Sun Dec 8th through Sat the 14th, 2019 at Vancouver Convention Center
+ The proposed solution in the paper is important as it provides a practical way to implement the privacy amplification methods in the literature. + The proposed solution is simple and is reminiscent of the bag of little bootstrap paper https://arxiv.org/pdf/1112.5016.pdf . Q: Where else other than learning problems this framework can be used? And it would be great if the authors do an empirical study of that.
As mentioned above, the proposed oblivious sampling schemes are quite straightforward, and basically rely on (existing) oblivious data shuffling techniques along with some careful replication of data elements. The results appear to be novel, but not particularly original or technically deep. In addition, the schemes seem to work only for the case where k=n/m samples of size m each are needed from a data set of size n. Not clear if/how they might be extended to more general sampling scenarios. The paper is overall clearly written, modulo a few typos and bugs spread throughout the text (e.g., delta vs delta_f, eps vs eps' on page 4). Some parts need a more thorough discussion and explanation, e.g., the various symbols and formulas in the comparisons with the shuffling approach in Table 1. The proposed sampling algorithms are empirically shown to provide comparable utility with stronger DP guarantees for noisySGD over two test data sets. Given the limited scope of the experiments, it is not clear that these this can be extrapolated to other data sets and/or learning tasks.
Update: I thank the authors for their responses to my fellow reviewers. My opinion remains unchanged and I still recommend acceptance. Significance: The problem investigated is important to the development of secure and private differential privacy in practice Clarity: The writing contains some grammatical mistakes and typos but they are small. Overall it is clear. Originality: They consider the new problem of designing oblivious versions of sampling without replacement and poisson sampling. This seems like a unique and important problem, but I am unfamiliar with the area.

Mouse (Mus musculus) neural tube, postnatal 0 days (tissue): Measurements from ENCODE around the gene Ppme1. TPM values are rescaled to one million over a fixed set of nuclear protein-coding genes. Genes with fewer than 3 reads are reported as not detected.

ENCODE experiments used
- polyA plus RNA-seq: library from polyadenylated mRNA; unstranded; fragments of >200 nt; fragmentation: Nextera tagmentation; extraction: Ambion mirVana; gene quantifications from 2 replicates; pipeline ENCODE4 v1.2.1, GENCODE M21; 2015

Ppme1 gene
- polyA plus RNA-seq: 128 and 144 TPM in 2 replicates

The main contributions of the work are to provide 2 algorithms for sampling in a Trusted Execution Environment (TEE). TEEs are helpful for protecting the privacy of the input data during a query computation, whereas sampling is advantageous in protecting the privacy of the input from seeing the output of a differentially private (DP) query. The authors also provide an evaluation of both the sampling techniques on MNIST and CIFAR with DP SGD. Originality: Regarding both the proposed algorithms, they heavily rely on a data oblivious shuffle. Given that the oblivious shuffle is from prior work, the novelty of the proposed algorithms seems incremental at best. Moreover, it is not clear why naively sampling multiple batches after a data oblivious shuffle within a TEE will be any worse than the proposed algorithms (as the shuffle will effectively hide which elements are present in the samples, even though memory accesses might be observable). The empirical evaluation needs to be broader and deeper to have a significant contribution. Another minor point is that the first 2 contributions stated in the contributions paragraph (117-122) are already known in the differentially privacy literature, and the authors have provided citations of many such works. Quality: The submission is technically sound. The claims are supported by theoretical analysis. Clarity: The quality of writing is not satisfactory, as even the only example they describe for explaining their 1st algorithm (lines 287-291) is poorly written, and I suspect it contains some typos. There are also other typos in the paper (e.g., line 185, 243). Significance: The significance of the proposed algorithms seems minor given prior work. ---------------------------------- Edit after author response: Update on Originality: After reading the author response and other reviews, I think that the contribution of the proposed algorithms over prior works is non-trivial. It is also clear to me why naive sampling after an oblivious shuffle will not share the privacy amplification advantage that the proposed algorithms have. Update on Significance: Impactful.